This predicate returns
#t if the graphics system named by the
symbol graphics-device-type is implemented by the Scheme system.
Otherwise it returns
#f, in which case it is an error to attempt
to make a graphics device using graphics-device-type.
This procedure returns a list of symbols which are the names of all the
graphics device types that are supported by the Scheme system. The
result is useful in deciding what additional arguments to supply to
make-graphics-device, as each device type typically has a unique
way of specifying the initial size, shape and other attributes.
This operation creates and returns a graphics device object.
Graphics-device-type is a symbol naming a graphics device type,
and both the number and the meaning of the remaining arguments is
determined by that type (see the description of each device type for
details); graphics-device-type must satisfy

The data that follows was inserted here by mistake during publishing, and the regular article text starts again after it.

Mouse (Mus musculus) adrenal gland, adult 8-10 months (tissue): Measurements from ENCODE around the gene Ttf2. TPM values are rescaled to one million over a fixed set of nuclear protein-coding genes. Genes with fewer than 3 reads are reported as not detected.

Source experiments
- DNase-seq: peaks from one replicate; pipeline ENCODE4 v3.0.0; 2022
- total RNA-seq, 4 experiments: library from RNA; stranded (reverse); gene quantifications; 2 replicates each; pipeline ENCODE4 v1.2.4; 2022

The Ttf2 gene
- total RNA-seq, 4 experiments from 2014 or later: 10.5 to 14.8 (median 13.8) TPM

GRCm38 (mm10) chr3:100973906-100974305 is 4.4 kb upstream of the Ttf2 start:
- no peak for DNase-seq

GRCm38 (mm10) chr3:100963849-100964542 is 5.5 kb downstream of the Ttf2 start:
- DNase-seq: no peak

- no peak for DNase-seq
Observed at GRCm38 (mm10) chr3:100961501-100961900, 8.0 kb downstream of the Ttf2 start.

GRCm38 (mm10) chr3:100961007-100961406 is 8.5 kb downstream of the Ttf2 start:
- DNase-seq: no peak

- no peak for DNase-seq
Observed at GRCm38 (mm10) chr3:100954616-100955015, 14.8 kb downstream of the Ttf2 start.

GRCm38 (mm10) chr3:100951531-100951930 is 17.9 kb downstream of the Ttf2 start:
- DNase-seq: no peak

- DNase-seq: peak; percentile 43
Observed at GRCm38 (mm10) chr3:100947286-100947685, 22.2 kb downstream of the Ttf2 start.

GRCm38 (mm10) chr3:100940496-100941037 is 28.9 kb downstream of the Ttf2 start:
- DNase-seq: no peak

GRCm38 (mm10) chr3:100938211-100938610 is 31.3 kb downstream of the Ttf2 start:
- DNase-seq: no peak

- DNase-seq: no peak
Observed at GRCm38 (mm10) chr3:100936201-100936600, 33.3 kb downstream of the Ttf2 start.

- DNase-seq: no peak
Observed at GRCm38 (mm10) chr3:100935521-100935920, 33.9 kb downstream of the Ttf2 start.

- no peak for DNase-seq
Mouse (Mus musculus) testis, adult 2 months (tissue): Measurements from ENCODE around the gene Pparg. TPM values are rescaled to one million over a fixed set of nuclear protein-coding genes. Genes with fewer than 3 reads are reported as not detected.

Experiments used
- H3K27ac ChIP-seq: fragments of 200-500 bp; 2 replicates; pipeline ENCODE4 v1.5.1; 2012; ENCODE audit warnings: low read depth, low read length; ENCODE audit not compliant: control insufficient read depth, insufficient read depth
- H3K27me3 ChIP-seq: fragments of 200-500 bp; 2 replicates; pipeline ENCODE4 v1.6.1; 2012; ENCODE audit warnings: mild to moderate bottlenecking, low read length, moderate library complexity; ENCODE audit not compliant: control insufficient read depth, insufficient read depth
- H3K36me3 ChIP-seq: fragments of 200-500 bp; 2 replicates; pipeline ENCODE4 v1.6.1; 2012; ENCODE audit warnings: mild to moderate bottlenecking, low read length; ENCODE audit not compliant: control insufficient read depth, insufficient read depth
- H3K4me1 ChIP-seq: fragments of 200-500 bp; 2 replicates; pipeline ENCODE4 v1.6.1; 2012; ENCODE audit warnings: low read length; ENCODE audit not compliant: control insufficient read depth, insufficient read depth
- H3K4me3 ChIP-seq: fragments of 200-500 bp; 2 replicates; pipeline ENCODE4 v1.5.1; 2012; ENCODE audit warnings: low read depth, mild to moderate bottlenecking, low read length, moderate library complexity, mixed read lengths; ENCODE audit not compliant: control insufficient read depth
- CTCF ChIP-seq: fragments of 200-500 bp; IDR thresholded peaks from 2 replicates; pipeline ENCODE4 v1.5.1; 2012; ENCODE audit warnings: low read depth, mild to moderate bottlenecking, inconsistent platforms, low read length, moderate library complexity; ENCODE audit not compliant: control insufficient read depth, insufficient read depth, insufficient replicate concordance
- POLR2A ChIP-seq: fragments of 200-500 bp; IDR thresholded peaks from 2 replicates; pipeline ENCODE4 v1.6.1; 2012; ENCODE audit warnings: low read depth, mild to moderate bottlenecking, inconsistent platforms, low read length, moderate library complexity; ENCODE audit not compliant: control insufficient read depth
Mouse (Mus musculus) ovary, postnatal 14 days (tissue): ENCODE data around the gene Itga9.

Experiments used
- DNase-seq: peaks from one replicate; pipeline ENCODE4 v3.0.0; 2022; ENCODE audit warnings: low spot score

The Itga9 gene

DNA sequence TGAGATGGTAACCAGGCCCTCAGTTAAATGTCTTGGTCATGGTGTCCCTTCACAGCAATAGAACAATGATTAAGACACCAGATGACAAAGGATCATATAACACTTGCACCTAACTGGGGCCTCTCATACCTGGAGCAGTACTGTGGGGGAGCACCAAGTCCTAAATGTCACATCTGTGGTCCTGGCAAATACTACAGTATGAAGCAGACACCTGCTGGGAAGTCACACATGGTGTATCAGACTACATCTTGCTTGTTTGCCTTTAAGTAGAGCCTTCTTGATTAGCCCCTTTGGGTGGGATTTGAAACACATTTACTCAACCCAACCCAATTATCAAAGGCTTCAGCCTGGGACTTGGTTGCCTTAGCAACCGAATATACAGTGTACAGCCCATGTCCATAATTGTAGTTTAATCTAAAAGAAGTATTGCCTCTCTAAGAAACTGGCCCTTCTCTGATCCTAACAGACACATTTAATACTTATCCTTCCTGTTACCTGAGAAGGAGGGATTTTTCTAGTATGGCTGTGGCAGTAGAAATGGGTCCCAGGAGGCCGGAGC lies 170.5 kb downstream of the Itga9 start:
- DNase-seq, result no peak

graphics-type-available?. Graphics-device-type may also be
#f, in which case the graphics device type is chosen by the
system from what is available. This allows completely portable graphics
programs to be written provided no custom graphics operations are used.
When graphics-device-type is
#f no further arguments may be
given; each graphics device type will use some “sensible” defaults.
If more control is required then the program should use one of the two
procedures above to dispatch on the available types.
This procedure opens and initializes the device, which remains valid
until explicitly closed by the procedure
Depending on the implementation of the graphics device, if this object
is reclaimed by the garbage collector, the graphics device may remain
open or it may be automatically closed. While a graphics device remains
open the resources associated with it are not released.
Closes graphics-device, releasing its resources. Subsequently it is an error to use graphics-device.